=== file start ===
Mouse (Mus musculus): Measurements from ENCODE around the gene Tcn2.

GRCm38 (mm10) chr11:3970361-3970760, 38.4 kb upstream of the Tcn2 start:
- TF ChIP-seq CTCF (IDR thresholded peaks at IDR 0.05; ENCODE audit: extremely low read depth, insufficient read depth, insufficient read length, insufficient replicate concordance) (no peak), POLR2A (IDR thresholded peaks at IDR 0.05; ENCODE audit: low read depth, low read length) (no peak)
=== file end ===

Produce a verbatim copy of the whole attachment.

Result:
Mouse (Mus musculus): Measurements from ENCODE around the gene Tcn2.

GRCm38 (mm10) chr11:3970361-3970760, 38.4 kb upstream of the Tcn2 start:
- TF ChIP-seq CTCF (IDR thresholded peaks at IDR 0.05; ENCODE audit: extremely low read depth, insufficient read depth, insufficient read length, insufficient replicate concordance) (no peak), POLR2A (IDR thresholded peaks at IDR 0.05; ENCODE audit: low read depth, low read length) (no peak)